Clément Cogitore lives and works in Paris, FR, and Berlin, DE
Clément Cogitore’s two featured film works initially seem to be, quite literally, worlds apart. In Lascaux (2017), the artist overlays images of butterflies onto found 16-mm film footage from the 1980s documenting the Paleolithic paintings found in the eponymous cave; projected at medium scale, the work is silent, lyrical, even poetic. Les Indes Galantes [The Amorous Indies, 2017] offers a different kind of trip: in this video, a few dozen krump dancers of various races and genders battle each other on a sparsely lit stage to a tune set by Jean-Philippe Rameau, whose 1735 opera, which brought performers of African descent to the French national stage for the first time, gives the piece its title.
Despite their historical and tonal divergences, both works seek to explore and subtly undermine foundational French fantasies of nature and the “primitive” forged through colonial trade and intercultural encounter, whether unearthed at home or “discovered” abroad. In so doing, Cogitore’s art both recalls and rethinks the operative logic behind the early twentieth-century European avantgarde’s means of visual innovation. For, as the African American video collagist Arthur Jafa wrote in 2003, “Surrealism can be understood as an investigation of the psychic frisson produced by the juxtaposition of incongruent objects (a cow and an ironing board), the paradigmatic example being ‘the black body in white space.’”(1) When considered together, Cogitore’s videos restage this dynamic in the present, suggesting an affinity between the logics of raciospatial dissonance (Les Indes Galantes) and temporal-technological distance (Lascaux) that continue to inform the modern West’s fundamentally divisive conceptions of the group, the other, the aesthetic, and, above all, the human.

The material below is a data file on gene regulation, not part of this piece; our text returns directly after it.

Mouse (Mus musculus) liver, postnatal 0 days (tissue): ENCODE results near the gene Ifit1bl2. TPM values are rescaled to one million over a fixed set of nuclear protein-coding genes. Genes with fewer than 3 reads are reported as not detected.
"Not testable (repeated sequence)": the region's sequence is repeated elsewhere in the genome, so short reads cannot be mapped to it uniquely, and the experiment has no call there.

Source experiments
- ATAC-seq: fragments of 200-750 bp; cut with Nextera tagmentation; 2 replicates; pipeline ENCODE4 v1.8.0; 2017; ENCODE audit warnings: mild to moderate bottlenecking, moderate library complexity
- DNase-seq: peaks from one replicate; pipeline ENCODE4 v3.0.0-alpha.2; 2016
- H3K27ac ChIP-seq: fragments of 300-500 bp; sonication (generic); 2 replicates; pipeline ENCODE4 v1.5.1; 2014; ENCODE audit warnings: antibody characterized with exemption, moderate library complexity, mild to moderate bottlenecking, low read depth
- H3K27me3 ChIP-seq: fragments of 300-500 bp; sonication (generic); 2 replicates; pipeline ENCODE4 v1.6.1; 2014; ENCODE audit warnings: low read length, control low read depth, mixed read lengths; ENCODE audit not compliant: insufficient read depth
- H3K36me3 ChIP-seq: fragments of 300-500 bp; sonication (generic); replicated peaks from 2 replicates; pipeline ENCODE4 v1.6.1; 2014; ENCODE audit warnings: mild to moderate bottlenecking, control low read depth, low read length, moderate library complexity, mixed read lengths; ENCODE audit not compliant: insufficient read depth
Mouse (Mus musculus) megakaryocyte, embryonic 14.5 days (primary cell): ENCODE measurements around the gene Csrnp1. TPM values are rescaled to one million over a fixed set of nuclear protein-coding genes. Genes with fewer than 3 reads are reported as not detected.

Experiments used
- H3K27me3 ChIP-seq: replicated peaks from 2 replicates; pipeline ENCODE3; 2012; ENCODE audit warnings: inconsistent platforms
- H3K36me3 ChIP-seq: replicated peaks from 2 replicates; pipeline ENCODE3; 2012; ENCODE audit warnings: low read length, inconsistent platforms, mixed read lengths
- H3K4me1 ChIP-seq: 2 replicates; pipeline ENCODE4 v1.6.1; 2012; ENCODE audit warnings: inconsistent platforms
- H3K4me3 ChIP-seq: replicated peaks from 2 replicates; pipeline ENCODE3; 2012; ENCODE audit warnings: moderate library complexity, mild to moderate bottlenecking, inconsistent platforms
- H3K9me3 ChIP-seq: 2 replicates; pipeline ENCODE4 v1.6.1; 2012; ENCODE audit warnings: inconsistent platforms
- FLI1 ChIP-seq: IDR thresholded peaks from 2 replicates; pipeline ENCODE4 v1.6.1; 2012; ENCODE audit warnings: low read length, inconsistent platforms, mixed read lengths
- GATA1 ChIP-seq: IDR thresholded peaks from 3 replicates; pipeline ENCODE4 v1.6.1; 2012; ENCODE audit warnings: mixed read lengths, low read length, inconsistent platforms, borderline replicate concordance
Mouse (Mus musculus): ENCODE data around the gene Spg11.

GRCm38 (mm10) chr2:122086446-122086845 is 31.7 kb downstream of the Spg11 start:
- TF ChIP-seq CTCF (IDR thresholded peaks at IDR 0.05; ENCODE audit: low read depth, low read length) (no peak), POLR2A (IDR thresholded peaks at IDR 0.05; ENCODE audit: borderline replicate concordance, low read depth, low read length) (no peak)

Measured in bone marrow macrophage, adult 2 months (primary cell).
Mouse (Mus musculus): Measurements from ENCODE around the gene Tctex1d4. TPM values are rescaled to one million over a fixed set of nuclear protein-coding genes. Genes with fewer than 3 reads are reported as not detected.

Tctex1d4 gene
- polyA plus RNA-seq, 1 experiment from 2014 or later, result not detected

Please note: The choreographers involved in the work Les indes galantes (2017) are: Bintou Dembélé, Brahim Rachiki, Igor Caruge. Until June 30, 2022, this information was missing in our captions. In the guidebook, the captions are therefore printed incorrectly. The label has since been corrected. We deeply regret this incident.
(1) Arthur Jafa, “My Black Death,” in Everything but the Burden: What White People Are Taking from Black Culture, ed. Greg Tate (New York, 2003), 247.
Notturni, 2022, MACRO – Museum of Contemporary Art of Rome, Rome (IT) and Mattatoio di Roma, Rome (IT) (solo)
Crossing Views, in dialogue with Cindy Sherman, 2020, Fondation Louis Vuitton, Paris (FR)
Clément Cogitore (Part I and II), 2019, Kunsthaus Baselland, Basel (CH) (solo)
Les Indes Galantes, 2018, Tabakalera – International Centre for Contemporary Culture, Donostia-San Sebastián (ES) (solo)
L’intervalle de résonance, 2016, Palais de Tokyo, Paris (FR) (solo)